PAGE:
Furthermore, the Applicant has made certain of the stability (or repeatability) of the result obtained and has tested other white light-emitting sources manufactured by other manufacturers which also give excellent results. In particular, the Applicant has tested white light-emitting diodes commercially distributed under the reference LED WHITE PLANE by the firm MICHIA as well as white light-emitting panels for large-scale consumer uses commercially distributed under the reference COLOR WHITE by the British firm DANIELSON which, in its catalogue, also proposes green light-emitting panels for aeronautics under the reference AVIATION GREEN.
However, it is up to those skilled in the art, by simple practical tests, to ascertain that such and such a white light-emitting diode available in the market gives the results of the invention. In principle, it is believed by the Applicant that this result should be achieved inasmuch as the radiant energy emitted in the critical band of the wavelengths of the red is low. The influence of this distribution of energy between the violet/blue bands and the green/yellow bands is the object of the physical explanations given here below as an indication.
In FIG. 2, the curves 10 and 11 show certain characteristics of reception phenomena in light intensifier night vision systems of the GEN2 and GEN3 types respectively.
The curve 10 shows that a GEN2 type night vision has maximum sensitivity in the red band.
The sensitivity decreases sharply in the infrared at a wavelength below 900 nm but, on the contrary, it decreases slowly in the visible range up to the violet band.
Dissymmetrical curves of this kind with a sharp threshold at high wavelengths and a long tail towards the short wavelengths are characteristics of reception phenomena in photocathodes. The wavelength threshold corresponds to the energy required from a photon to release an electron of the sensitive element of the photocathode. The slow decrease of sensitivity to the short wavelengths corresponds to the slow reduction of the probability of releasing an electron when the photon has energy that is higher than this required energy.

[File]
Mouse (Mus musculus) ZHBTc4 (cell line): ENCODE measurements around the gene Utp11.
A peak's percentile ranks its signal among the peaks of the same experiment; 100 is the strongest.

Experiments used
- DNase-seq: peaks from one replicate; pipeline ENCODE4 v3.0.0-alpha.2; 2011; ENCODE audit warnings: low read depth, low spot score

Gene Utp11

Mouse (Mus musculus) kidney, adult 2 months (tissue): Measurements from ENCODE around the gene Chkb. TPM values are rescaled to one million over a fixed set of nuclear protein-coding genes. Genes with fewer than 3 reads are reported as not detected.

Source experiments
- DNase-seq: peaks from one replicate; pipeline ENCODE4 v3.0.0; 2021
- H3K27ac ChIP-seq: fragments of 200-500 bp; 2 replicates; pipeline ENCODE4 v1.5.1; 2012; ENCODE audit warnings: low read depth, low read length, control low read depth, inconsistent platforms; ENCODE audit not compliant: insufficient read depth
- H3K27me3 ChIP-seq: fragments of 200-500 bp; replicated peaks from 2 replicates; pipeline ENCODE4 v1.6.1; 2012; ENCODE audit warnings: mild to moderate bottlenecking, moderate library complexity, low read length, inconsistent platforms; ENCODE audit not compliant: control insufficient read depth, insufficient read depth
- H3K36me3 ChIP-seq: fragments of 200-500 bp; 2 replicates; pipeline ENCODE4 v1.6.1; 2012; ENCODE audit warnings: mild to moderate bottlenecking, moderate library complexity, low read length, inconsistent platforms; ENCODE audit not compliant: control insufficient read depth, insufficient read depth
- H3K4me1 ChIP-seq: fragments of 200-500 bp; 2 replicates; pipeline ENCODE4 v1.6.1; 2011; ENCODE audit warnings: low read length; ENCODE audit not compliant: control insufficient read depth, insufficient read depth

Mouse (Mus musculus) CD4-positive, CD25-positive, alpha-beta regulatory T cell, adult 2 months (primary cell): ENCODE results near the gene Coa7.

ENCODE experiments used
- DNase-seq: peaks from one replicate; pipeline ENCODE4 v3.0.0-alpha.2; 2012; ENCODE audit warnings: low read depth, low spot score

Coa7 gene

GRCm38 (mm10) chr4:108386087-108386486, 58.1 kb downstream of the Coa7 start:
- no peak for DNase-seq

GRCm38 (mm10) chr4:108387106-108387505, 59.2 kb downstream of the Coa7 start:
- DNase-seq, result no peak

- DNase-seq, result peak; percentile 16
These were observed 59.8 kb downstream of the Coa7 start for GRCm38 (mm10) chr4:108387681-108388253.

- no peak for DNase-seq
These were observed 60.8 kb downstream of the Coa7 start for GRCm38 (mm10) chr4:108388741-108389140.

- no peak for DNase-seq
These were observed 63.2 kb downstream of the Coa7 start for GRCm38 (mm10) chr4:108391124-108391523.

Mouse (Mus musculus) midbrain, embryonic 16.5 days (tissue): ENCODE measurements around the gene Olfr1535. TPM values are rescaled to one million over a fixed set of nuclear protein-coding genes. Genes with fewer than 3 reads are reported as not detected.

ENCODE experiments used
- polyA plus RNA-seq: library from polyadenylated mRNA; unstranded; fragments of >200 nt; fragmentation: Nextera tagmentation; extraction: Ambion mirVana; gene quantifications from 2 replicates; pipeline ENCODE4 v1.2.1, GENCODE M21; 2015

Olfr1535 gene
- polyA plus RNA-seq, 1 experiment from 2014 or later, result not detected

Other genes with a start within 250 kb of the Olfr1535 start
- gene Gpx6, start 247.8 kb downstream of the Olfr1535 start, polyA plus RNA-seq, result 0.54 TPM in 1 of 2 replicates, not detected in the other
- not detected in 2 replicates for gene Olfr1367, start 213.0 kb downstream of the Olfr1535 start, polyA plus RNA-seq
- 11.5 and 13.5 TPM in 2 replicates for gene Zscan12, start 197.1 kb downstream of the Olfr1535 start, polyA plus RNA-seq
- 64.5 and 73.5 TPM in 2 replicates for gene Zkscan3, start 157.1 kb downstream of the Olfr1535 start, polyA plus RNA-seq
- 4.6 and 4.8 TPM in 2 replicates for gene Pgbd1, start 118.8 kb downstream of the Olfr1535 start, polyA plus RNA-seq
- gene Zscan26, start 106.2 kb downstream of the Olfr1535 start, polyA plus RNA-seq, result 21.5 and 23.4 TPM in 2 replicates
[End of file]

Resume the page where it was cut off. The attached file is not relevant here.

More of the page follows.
The curve of sensitivity of the gallium arsenide photocathodes of the GEN3 type night vision systems have the same dissymmetrical shape, with a maximum sensitivity in the infrared at a wavelength of about 900 nm and a mean level of sensitivity that is higher.
It is noted however that, on the curve 11 of FIG. 2, the slow decrease to sensitivity that should appear towards the short wavelengths of the visible range is eliminated owing to a filtering of the visible wavelengths which is usually associated with GEN3 type night vision systems.
Indeed, the filtering of the GEN3 type night vision systems cuts off the transmission of the wavelengths above 600 nm, ranging from the yellow to the ultraviolet so as not to be parasitically affected by the ambient lighting and so as to keep the transmission of the infrared wavelengths and red wavelengths needed for night vision.